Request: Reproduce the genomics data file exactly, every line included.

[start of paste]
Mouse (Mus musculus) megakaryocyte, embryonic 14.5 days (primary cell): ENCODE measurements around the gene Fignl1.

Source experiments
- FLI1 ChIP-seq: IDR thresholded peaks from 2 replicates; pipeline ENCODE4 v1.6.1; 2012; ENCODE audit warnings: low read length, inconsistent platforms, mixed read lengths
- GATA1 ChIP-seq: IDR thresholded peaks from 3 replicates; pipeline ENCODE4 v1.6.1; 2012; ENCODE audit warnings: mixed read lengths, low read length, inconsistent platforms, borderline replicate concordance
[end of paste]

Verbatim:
Mouse (Mus musculus) megakaryocyte, embryonic 14.5 days (primary cell): ENCODE measurements around the gene Fignl1.

Source experiments
- FLI1 ChIP-seq: IDR thresholded peaks from 2 replicates; pipeline ENCODE4 v1.6.1; 2012; ENCODE audit warnings: low read length, inconsistent platforms, mixed read lengths
- GATA1 ChIP-seq: IDR thresholded peaks from 3 replicates; pipeline ENCODE4 v1.6.1; 2012; ENCODE audit warnings: mixed read lengths, low read length, inconsistent platforms, borderline replicate concordance